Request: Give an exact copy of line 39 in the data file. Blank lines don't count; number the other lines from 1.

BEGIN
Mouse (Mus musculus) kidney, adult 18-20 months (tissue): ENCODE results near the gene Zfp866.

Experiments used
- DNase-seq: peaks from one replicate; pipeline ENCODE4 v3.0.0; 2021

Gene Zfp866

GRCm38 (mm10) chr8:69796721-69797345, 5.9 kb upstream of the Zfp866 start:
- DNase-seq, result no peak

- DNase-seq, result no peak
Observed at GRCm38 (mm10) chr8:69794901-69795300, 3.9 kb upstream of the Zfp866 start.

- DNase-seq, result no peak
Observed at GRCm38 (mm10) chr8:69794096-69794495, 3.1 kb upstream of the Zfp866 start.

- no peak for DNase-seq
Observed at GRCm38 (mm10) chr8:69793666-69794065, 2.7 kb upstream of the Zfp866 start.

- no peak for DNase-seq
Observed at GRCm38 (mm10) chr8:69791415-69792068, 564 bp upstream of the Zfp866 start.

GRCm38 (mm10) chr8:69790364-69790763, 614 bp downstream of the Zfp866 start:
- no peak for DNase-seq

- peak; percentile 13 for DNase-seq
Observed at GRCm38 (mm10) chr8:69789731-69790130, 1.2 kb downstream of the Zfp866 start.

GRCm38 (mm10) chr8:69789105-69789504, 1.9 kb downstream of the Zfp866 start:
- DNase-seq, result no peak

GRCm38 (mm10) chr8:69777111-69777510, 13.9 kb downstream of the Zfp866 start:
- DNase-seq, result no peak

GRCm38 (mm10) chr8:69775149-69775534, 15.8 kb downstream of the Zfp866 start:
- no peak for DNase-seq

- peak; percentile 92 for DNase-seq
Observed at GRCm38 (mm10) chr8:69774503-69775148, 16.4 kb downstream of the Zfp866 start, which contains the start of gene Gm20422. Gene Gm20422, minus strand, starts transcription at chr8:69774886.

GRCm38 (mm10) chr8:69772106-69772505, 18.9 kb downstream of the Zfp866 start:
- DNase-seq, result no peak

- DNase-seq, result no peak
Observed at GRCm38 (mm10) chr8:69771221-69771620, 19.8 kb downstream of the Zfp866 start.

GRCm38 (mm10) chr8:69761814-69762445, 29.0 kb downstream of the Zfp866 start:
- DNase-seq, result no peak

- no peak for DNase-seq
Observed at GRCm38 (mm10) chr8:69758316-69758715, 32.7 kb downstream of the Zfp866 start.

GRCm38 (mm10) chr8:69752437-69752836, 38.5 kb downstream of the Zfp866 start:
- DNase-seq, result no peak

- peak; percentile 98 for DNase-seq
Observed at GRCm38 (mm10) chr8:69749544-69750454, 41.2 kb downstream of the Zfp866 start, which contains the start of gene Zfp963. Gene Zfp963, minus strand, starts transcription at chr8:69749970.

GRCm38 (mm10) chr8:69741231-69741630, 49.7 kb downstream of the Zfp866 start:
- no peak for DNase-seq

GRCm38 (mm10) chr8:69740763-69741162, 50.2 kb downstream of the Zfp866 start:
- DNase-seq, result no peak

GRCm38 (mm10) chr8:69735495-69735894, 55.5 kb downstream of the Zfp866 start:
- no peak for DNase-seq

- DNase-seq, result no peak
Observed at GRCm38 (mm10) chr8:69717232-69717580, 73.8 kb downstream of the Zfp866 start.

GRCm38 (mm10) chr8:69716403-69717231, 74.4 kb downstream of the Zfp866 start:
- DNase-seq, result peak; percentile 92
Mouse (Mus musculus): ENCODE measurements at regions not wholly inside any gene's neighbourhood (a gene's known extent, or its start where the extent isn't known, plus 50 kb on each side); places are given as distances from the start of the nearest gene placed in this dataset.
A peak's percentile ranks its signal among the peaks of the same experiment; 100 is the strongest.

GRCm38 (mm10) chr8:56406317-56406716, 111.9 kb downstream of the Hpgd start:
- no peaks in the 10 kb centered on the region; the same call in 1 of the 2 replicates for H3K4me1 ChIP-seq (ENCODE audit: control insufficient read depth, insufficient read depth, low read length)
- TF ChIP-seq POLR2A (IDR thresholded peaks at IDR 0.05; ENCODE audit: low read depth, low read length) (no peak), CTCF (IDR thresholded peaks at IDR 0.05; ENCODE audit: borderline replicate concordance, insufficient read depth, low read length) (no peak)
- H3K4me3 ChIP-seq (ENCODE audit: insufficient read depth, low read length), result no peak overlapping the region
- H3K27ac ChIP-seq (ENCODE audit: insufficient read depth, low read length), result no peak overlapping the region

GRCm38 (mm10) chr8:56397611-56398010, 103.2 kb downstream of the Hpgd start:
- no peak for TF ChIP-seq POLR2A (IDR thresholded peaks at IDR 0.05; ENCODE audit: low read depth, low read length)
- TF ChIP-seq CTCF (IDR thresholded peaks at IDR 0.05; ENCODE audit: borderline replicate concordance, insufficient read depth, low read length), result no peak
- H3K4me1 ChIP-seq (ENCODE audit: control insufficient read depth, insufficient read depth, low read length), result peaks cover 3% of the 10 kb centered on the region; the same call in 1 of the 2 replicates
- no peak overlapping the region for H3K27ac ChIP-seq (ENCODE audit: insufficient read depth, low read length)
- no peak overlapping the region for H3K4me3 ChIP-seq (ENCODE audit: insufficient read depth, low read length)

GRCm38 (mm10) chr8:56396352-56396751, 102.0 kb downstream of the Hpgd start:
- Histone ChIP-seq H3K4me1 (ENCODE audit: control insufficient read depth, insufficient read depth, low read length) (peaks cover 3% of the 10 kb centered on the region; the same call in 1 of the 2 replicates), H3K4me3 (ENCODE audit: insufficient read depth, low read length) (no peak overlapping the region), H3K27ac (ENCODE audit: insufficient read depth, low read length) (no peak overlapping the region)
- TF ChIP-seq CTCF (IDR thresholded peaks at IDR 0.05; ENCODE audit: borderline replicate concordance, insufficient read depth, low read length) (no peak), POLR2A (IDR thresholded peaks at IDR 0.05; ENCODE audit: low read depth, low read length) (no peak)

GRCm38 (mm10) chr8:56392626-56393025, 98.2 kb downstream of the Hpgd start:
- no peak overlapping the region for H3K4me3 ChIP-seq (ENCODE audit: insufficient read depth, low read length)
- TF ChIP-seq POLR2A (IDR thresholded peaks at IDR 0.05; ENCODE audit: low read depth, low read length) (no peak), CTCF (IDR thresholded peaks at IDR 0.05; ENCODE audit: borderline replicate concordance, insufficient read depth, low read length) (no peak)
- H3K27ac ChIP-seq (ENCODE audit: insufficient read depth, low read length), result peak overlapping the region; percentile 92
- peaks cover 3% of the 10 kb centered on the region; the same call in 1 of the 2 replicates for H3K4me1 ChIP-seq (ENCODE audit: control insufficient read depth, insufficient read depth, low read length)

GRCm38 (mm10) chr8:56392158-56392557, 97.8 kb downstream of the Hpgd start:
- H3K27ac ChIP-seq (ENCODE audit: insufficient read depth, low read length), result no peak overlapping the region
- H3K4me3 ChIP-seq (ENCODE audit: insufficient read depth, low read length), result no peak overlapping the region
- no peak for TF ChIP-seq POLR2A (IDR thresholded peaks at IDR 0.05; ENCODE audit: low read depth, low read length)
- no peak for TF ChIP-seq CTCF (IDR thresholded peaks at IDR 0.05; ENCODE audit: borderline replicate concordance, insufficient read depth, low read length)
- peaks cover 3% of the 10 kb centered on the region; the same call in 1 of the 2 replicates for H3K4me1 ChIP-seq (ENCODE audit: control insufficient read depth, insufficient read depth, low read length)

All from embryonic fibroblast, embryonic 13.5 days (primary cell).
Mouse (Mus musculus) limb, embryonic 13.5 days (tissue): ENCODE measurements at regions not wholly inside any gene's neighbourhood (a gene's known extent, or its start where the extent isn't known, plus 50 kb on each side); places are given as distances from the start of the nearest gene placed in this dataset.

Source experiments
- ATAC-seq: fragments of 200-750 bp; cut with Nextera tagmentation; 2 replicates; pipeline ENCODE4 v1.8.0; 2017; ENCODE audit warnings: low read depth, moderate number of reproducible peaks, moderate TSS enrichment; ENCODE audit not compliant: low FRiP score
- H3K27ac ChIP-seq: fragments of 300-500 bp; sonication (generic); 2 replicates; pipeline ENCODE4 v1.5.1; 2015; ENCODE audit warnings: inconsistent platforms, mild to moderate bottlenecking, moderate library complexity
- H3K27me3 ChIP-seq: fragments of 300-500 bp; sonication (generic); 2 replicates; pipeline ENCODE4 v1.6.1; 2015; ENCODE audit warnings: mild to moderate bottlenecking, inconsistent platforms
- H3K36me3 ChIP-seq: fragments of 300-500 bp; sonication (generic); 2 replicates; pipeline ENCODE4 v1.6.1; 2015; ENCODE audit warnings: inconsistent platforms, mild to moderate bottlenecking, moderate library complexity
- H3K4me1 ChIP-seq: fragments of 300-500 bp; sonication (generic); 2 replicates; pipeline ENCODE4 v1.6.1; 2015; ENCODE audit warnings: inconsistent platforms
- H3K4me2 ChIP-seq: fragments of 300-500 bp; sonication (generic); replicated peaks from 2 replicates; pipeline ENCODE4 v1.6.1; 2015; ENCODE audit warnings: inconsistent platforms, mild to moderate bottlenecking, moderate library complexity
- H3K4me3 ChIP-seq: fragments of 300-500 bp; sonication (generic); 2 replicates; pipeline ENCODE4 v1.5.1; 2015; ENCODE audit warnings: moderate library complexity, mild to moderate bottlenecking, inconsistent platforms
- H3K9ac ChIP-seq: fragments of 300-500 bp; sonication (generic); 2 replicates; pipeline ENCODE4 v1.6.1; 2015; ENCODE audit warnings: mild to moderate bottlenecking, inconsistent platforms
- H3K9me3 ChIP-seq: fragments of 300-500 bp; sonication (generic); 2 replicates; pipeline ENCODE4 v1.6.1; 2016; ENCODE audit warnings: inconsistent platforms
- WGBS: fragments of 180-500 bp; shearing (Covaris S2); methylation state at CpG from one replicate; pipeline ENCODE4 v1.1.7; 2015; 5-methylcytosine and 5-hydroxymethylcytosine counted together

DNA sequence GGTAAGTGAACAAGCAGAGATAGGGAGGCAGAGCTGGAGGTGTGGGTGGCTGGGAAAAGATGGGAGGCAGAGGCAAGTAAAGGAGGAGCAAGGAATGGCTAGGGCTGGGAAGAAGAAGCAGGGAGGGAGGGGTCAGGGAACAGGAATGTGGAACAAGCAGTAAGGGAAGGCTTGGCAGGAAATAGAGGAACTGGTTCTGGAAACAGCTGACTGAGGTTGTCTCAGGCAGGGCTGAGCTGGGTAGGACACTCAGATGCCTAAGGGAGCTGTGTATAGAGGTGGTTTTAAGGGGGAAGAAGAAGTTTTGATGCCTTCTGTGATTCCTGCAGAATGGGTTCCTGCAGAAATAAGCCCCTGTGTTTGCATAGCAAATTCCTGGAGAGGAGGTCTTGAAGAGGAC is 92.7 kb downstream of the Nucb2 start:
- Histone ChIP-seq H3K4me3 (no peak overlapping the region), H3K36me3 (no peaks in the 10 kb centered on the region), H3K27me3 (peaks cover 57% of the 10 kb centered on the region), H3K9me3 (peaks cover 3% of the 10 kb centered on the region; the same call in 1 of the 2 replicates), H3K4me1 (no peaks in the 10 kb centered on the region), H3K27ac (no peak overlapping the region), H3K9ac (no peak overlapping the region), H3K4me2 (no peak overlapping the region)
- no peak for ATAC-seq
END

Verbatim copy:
GRCm38 (mm10) chr8:69741231-69741630, 49.7 kb downstream of the Zfp866 start: